While checking car graveyards for interesting pieces of automotive history, I’m always on the lookout for vehicles showing impressive final mileage figures on their odometers. This task is made more complicated by the fact that most manufacturers stuck with five-digit odometers in their U.S.-market vehicles into the 1980s or even 1990s; after the turn of the century most cars went to digital odometers that don’t display anything when in a battery-less discarded hulk. That means I’m going to poke my head into hundreds of junked 1983-1999 cars (and every Volvo and Mercedes-Benz), most of which show around 120k miles, before I strike gold with a 300K-plus-mile one. Here is such a car: an ordinary AE102 Corolla whose owner or owners kept serious miles passing beneath its tires for better than a quarter-century.
Toyotas have always been screwed together quite well, and I’ve found plenty of others in boneyards with big final odometer readings. For example, a 1988 Tercel 4WD wagon that blew past the 400,000-mile mark, a 1985 Camry with 331K miles, a 1987 Camry wagon with 322K miles, and a 1990 Geo Prizm (actually a Corolla) with 321K miles. Of course, Mercedes-Benz holds the top several places in my pantheon of high-mileage junkyard cars: a 1987 190E with 601K miles, a 1981 300SD with 572K miles, and an apocalyptic 1985 300SD with 535K miles. Don’t feel left out, Volvo fanatics, because you can be proud of this 1990 740 Turbo wagon with 493K miles (and plenty of 300K-plus-mile 240s). Because Detroit eschewed six-digit odometers for so long, we’ll never know how many zillion-mile American cars I’ve walked past; a lone 363K-mile 1986 Olds Calais must carry the flag for many others that got crushed in high-mile anonymity.
With some notable exceptions, most high-mile junkyard cars I find don’t look like clapped-out hoopties. That’s because you must perform all the important scheduled maintenance on any vehicle, no matter how well-built, if you want it to last much beyond the 100,000-mile mark, and the kind of owner who does that tends to be the sort of person who loves their car … even if it is just an invisible transportation appliance, such as a dime-a-dozen E100 Corolla sedan. This car appears to have received some body damage during its final few months or years, but overall looks solid.
The condition of a junkyard car’s interior says a lot about the level of care it received during its life. Note the clean upholstery and non-trashed trim.
When you find the original Monroney sticker still in a discarded vehicle, you know you’ve found one that had a meticulous first owner who saved everything that came with the car. I rescue all the Monroneys I find in junkyards and give them to my fellow car journalist Andrew Ganz, who has an amazing collection, so this one will be preserved for a future Monroney Museum.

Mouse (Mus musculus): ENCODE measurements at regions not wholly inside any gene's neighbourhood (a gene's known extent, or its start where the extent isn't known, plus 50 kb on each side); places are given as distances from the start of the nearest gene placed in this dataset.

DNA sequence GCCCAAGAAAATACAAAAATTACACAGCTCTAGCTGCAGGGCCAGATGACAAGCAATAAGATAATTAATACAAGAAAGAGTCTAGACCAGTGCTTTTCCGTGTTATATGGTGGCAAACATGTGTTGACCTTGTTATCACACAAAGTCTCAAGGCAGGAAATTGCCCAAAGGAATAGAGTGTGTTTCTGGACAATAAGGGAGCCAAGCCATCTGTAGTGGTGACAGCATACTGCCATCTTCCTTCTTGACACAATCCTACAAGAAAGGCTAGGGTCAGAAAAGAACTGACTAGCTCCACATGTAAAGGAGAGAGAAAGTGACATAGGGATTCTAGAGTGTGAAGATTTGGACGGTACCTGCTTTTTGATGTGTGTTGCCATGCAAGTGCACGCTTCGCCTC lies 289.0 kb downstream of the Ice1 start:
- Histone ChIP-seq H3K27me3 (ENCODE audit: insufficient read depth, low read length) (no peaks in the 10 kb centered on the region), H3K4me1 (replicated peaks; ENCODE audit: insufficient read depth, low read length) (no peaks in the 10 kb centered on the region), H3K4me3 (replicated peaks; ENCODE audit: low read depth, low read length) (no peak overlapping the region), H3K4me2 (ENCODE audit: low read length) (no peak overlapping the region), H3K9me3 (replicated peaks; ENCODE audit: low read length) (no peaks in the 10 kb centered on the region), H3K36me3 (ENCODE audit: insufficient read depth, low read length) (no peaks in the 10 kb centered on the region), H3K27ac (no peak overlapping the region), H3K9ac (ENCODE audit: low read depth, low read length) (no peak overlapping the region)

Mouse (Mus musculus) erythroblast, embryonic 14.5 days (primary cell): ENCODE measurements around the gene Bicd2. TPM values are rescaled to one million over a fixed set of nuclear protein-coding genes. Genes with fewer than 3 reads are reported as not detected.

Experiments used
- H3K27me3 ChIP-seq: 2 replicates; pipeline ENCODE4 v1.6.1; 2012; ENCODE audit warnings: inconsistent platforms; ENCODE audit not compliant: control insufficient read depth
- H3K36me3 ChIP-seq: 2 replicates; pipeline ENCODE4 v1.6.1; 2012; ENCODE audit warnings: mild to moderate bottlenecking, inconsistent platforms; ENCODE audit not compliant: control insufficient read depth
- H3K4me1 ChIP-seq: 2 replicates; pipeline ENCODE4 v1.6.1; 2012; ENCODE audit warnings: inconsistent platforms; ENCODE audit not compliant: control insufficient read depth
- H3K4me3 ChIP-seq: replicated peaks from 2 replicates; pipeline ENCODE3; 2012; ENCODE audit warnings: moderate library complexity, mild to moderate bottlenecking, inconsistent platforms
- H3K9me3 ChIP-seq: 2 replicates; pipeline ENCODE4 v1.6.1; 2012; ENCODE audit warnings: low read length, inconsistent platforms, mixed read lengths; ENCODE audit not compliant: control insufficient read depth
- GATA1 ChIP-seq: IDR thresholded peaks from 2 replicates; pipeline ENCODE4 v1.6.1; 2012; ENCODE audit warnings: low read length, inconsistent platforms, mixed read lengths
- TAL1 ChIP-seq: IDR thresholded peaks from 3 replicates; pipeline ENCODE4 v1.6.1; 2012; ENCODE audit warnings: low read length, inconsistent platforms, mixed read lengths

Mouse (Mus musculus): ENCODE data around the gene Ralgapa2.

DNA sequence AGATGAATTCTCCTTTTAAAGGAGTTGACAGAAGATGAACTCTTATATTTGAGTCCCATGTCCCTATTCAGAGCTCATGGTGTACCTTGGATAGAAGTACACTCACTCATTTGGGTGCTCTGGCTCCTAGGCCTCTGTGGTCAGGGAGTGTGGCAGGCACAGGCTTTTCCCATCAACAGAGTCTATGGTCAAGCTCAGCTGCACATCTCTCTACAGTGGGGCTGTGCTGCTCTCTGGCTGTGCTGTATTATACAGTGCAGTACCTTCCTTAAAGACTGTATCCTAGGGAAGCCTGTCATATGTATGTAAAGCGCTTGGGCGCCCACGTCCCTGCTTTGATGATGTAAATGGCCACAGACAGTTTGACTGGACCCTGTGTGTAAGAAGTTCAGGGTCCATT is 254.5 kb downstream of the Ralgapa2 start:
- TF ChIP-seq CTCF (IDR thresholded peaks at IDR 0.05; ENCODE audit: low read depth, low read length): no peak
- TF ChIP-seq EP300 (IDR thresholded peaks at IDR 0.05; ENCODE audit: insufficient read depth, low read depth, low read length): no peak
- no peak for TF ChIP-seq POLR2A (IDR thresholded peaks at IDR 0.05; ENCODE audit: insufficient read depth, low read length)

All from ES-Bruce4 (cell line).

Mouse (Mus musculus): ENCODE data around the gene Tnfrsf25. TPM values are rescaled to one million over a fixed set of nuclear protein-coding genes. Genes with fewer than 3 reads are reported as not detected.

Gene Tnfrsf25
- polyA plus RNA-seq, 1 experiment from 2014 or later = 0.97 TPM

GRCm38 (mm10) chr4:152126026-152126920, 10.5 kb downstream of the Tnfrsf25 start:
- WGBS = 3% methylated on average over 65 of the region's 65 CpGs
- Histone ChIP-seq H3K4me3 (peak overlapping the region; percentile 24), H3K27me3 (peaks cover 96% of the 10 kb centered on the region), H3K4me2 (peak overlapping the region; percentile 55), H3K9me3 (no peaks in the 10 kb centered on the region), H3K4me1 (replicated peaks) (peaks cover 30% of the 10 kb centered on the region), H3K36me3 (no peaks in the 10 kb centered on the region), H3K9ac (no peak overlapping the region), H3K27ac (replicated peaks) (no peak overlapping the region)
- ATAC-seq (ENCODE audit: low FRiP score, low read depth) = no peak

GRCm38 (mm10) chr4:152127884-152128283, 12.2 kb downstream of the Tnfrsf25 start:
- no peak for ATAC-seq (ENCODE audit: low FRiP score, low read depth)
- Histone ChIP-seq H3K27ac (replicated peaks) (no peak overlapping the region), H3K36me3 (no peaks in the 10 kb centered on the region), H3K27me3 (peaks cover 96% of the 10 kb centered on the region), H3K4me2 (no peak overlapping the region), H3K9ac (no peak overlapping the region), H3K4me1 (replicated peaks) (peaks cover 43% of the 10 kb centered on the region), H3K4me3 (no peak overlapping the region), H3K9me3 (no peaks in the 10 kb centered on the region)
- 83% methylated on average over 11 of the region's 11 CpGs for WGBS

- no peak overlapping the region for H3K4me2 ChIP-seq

It appears to have been sold new in Boulder, Colorado.
Then it looks to have been traded in at John Elway Toyota (just south of Denver) when it still had that New Toyota Smell.
After that, the odometer just kept turning and turning and turning. There’s an ignition key on a wire loop around the steering column, which means it probably got traded in again (or perhaps it was stolen, got some body damage during its unwanted change of ownership, and totaled by the insurance company). Either way, not many used-car shoppers are willing to buy a small sedan with astronomical mileage and three pedals.
The Monroney tells us that the original buyer checked the boxes for air conditioning, tilt wheel, power windows, and some other nice extras. Getting the manual transmission saved 800 bucks on a $13,908 car (that’s about $1,435 on a $24,915 car, in 2021 dollars), and there’s a good chance the manual kept the car alive an extra 100,000 or so miles (we can assume there was at least one clutch job over the years).
I find a lot more high-mile Civics in junkyards than I do Corollas, and I think this is the result of your average Civic being a lot more fun to drive than your average Corolla. Both types have shown top-notch build quality since the earliest American sales (I have owned a half-dozen of each type over the decades, and I give the Corolla a very slight edge in the made-to-last-forever department), but perhaps it’s just a bit easier to fall in love with a fun reliable car than a sensible reliable car. Insufficient love for your car means you won’t be willing to do, say, that head-gasket or transmission-repair job when the time comes. Of course, cars that cost more tend to get better maintenance, which is why this 1983 Accord blows away every junkyard Civic I’ve ever found in the King of the Odometers competition.
The Corolla is a Japanese design, but this car is exactly as American as any Geo Prizm; it was built by red-white-and-blue UAW shoprats in the California plant where Teslas are made today (and where many of the original Pontiac GTOs and Olds 442s were assembled during the 1960s).
Because someday you’ll move to Seattle. Or write the Great American Novel. Or something. Don’t you want a car that keeps on chugging for 25 years and 311,490 miles?
I don’t speak Japanese, but I can tell this home-market commercial isn’t touting the Corolla’s blistering track performance.